ROBERT H. SMITH RENAISSANCE SCULPTURE IN CONTEXT SEMINAR
Wednesday 29 November 2017
Seminar Room A
Victoria and Albert Museum
"Animating Automata in the Age of the Miraculous, 1400-1600"
By Christina Neilson
Associate Professor of Renaissance and Baroque Art History
Oberlin College, Ohio
Miracle-working objects were regarded as a distinct category of image during the Renaissance, singled out for their efficacy in responding to petitions by viewers, as sites of sacred intercession, and for their ability to manifest miraculous behaviour. Although most miraculous images were made by anonymous craftspeople, some were created by known artists, such as Donatello’s crucifix from Church of Santa Maria dei Servi in Padua. This paper will explore how sculptors in Europe engaged with miraculous images in creating objects with movable parts (tongues, eyes, legs, arms, etc.), approximating the miraculous in their statues, sometimes creating statues that appeared to have the capacity to come to life. By considering sculpture within this context we gain a deeper understanding of naturalism. Instead of competing with nature, very often sculptors were vying with the supernatural.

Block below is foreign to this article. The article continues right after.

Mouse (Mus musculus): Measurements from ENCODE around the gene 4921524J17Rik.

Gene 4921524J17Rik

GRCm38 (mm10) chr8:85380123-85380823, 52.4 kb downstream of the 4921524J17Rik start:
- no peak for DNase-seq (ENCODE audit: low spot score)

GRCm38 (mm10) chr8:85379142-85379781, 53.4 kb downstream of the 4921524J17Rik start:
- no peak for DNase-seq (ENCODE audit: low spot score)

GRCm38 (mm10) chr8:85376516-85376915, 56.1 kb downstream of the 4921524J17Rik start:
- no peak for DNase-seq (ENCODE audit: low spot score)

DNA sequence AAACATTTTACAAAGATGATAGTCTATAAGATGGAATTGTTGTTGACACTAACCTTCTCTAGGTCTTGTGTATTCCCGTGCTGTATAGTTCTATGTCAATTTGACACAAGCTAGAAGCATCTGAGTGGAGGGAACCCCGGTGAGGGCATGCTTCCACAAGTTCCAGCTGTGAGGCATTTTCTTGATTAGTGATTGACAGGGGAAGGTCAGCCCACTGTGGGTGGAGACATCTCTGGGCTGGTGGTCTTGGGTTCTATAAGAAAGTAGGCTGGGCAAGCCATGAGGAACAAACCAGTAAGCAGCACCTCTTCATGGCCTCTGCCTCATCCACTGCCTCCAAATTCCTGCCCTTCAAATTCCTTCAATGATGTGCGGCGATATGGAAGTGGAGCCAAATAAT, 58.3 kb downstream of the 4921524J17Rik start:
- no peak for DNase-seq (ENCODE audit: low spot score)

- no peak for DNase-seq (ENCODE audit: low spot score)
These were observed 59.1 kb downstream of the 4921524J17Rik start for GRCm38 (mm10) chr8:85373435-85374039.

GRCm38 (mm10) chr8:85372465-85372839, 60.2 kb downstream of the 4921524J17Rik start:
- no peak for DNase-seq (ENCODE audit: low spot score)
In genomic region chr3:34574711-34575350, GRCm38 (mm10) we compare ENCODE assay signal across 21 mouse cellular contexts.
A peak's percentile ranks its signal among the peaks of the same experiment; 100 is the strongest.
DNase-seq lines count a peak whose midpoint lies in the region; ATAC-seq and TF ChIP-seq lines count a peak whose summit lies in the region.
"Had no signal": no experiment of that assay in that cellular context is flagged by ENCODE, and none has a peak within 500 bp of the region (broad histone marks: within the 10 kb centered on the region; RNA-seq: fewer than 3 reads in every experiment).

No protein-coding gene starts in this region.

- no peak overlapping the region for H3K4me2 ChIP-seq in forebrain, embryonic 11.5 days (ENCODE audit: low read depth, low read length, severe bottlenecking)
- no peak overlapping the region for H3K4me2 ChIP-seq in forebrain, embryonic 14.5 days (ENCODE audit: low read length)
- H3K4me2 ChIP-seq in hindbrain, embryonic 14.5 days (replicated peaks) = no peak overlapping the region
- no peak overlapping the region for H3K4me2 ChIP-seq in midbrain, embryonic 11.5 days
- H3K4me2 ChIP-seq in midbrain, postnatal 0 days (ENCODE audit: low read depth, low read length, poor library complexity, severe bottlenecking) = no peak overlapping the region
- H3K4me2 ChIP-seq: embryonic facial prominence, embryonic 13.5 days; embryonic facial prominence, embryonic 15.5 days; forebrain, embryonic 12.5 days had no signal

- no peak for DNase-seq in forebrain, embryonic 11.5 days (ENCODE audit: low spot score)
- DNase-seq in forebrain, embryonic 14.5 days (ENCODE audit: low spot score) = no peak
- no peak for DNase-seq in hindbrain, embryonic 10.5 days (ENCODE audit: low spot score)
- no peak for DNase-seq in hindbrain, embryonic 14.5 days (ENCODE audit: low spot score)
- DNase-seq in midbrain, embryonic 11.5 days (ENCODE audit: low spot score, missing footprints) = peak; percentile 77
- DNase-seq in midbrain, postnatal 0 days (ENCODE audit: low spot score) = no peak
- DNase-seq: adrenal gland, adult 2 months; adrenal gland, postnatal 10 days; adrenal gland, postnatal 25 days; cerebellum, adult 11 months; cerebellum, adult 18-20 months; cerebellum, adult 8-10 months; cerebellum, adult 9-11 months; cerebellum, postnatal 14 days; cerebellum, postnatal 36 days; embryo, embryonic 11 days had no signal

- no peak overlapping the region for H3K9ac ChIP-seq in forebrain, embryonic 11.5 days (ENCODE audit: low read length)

No booking is required
Research Seminars are open to all with a research interest in the field. Admission to the Museum is free and the event itself is free of charge. Please note the Museum closes at 5.45pm and late-comers will be turned away. Access to V&A Seminar Room A is via the entrance to the Research Department. To get there, go to the top of the staircase decorated with ceramic tiles that leads from the far end of the V&A Café up past the Silver Gallery (Room 70a).
Please allow at least five minutes to get to the seminar room from the Museum entrances. Alternatively enquire at the Cromwell Road entrance main desk. Please contact Sculpture enquiries ([log in to unmask]) tel: 020 7942 2140 with any questions.